Over-the-Air Reception Devices Rule
Preemption of Restrictions on Placement of Direct Broadcast Satellite, Broadband Radio Service, and Television Broadcast Antennas
Questions and Answers / The Rule / Guidance on Filing a Petition / Where to Call for More Information
As directed by Congress in Section 207 of the Telecommunications Act of 1996, the Federal Communications Commission adopted the Over-the-Air Reception Devices (“OTARD”) rule concerning governmental and nongovernmental restrictions on viewers' ability to receive video programming signals from direct broadcast satellites ('DBS'), broadband radio service providers (formerly multichannel multipoint distribution service or MMDS), and television broadcast stations ('TVBS').
The rule (47 C.F.R. Section 1.4000) has been in effect since October 1996, and it prohibits restrictions that impair the installation, maintenance or use of antennas used to receive video programming. The rule applies to video antennas including direct-to-home satellite dishes that are less than one meter (39.37') in diameter (or of any size in Alaska), TV antennas, and wireless cable antennas. The rule prohibits most restrictions that: (1) unreasonably delay or prevent installation, maintenance or use; (2) unreasonably increase the cost of installation, maintenance or use; or (3) preclude reception of an acceptable quality signal.
Effective January 22, 1999, the Commission amended the rule so that it also applies to rental property where the renter has an exclusive use area, such as a balcony or patio.
On October 25, 2000, the Commission further amended the rule so that it applies to customer-end antennas that receive and transmit fixed wireless signals. This amendment became effective on May 25, 2001.
The rule applies to individuals who place antennas that meet size limitations on property that they own or rent and that is within their exclusive use or control, including condominium owners and cooperative owners, and tenants who have an area where they have exclusive use, such as a balcony or patio, in which to install the antenna. The rule applies to townhomes and manufactured homes, as well as to single family homes.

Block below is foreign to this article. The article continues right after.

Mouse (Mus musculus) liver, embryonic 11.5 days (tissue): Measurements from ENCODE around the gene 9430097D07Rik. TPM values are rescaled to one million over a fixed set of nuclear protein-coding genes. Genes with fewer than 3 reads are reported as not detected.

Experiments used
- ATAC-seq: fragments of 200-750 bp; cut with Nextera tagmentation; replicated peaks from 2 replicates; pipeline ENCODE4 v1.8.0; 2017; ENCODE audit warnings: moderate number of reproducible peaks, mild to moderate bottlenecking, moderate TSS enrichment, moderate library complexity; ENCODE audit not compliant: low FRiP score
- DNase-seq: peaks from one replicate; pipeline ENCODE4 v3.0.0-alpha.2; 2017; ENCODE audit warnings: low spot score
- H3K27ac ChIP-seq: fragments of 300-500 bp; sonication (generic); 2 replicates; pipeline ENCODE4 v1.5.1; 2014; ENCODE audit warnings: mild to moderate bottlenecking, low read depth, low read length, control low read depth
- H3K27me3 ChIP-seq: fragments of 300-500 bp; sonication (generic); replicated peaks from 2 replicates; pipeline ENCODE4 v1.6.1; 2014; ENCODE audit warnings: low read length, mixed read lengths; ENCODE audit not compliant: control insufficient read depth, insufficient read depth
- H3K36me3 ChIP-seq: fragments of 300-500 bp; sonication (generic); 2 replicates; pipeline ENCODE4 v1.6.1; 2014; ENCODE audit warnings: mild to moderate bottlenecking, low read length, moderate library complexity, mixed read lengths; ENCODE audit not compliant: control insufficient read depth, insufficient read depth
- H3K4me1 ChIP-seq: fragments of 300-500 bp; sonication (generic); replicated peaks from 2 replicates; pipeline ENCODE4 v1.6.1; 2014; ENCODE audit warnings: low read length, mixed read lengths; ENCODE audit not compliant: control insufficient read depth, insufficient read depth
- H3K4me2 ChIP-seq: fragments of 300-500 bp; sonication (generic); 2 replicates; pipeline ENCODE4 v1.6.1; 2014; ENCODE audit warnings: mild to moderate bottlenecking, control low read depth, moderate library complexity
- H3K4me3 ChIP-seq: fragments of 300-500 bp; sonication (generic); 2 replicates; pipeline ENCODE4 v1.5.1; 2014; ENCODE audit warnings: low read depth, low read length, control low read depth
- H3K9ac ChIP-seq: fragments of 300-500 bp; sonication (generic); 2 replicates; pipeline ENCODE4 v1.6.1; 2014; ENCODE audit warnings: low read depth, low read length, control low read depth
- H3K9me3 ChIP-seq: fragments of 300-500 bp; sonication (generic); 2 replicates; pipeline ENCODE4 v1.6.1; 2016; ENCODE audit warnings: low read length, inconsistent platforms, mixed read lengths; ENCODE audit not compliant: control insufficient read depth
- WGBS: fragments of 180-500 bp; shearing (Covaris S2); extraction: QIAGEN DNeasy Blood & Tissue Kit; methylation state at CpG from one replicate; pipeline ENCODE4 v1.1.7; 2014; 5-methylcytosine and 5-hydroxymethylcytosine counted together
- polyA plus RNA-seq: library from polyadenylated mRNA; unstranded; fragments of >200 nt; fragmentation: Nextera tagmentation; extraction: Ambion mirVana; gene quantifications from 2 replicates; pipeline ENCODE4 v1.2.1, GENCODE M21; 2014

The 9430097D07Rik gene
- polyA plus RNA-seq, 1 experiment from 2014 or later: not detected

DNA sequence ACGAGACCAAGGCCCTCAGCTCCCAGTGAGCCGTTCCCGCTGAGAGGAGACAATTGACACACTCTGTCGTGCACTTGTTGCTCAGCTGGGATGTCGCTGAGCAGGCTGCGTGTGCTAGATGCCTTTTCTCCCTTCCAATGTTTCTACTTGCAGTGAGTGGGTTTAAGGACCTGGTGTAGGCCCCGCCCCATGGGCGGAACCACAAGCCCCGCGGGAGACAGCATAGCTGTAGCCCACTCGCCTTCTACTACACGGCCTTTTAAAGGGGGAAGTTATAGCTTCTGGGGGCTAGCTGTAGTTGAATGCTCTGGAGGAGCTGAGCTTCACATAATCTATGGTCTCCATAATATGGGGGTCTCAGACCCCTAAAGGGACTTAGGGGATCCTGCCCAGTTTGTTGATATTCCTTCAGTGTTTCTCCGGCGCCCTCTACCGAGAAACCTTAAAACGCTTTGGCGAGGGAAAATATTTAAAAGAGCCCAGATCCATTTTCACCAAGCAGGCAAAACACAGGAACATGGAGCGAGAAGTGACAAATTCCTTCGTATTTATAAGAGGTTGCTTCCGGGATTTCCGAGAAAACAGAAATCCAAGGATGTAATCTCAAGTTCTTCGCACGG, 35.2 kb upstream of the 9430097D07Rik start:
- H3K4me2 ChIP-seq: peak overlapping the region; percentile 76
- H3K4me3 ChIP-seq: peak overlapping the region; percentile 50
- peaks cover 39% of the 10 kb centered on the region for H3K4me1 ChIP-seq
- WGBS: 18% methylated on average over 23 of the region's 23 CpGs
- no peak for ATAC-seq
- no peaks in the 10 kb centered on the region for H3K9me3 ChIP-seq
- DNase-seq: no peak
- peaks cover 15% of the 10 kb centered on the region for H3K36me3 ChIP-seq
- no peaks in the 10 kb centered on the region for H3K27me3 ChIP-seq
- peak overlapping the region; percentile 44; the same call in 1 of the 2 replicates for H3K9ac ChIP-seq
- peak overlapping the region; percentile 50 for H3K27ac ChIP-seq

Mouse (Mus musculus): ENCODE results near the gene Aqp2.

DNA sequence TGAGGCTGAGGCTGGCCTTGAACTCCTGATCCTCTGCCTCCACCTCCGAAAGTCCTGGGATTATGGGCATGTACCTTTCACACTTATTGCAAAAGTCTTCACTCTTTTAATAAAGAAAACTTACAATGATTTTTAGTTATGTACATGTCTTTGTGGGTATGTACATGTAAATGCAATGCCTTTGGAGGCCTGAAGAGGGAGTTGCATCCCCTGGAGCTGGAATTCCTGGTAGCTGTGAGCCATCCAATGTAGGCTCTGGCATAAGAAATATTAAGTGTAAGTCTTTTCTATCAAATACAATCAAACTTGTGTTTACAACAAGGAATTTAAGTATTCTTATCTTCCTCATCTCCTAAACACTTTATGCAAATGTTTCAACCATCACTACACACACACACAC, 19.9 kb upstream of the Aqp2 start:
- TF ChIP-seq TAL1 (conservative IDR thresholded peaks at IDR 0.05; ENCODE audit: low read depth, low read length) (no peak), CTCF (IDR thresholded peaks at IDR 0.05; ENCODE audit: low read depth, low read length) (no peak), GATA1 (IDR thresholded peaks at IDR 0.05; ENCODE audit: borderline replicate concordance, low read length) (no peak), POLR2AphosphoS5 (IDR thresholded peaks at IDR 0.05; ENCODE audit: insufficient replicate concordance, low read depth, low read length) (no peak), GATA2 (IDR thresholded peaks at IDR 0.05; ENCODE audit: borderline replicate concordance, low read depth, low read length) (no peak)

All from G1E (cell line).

The rule allows local governments, community associations and landlords to enforce restrictions that do not impair the installation, maintenance or use of the types of antennas described above, as well as restrictions needed for safety or historic preservation. Under some circumstances where a central or common antenna is available, a community association or landlord may restrict the installation of individual antennas. The rule does not apply to common areas that are owned by a landlord, a community association, or jointly by condominium or cooperative owners where the antenna user does not have an exclusive use area. Such common areas may include the roof or exterior wall of a multiple dwelling unit. Therefore, restrictions on antennas installed in or on such common areas are enforceable.
This Information Sheet provides general answers to questions concerning implementation of the rule, but is not a substitute for the actual rule. For further information or a copy of the rule, contact the Federal Communications Commission at 888-CALLFCC (toll free) or (202) 418-7096. The rule is also available via the Internet by going to links to relevant Orders and the rule.
Q: What types of antennas are covered by the rule?
A: The rule applies to the following types of antennas:
(1) A 'dish' antenna that is one meter (39.37') or less in diameter (or any size dish if located in Alaska) and is designed to receive direct broadcast satellite service, including direct-to-home satellite service, or to receive or transmit fixed wireless signals via satellite.
(2) An antenna that is one meter or less in diameter or diagonal measurement and is designed to receive video programming services via broadband radio service (wireless cable) or to receive or transmit fixed wireless signals other than via satellite.
(3) An antenna that is designed to receive local television broadcast signals. Masts higher than 12 feet above the roofline may be subject to local permitting requirements.
In addition, antennas covered by the rule may be mounted on 'masts' to reach the height needed to receive or transmit an acceptable quality signal (e.g. maintain line-of-sight contact with the transmitter or view the satellite). Masts higher than 12 feet above the roofline may be subject to local permitting requirements for safety purposes. Further, masts that extend beyond an exclusive use area may not be covered by this rule.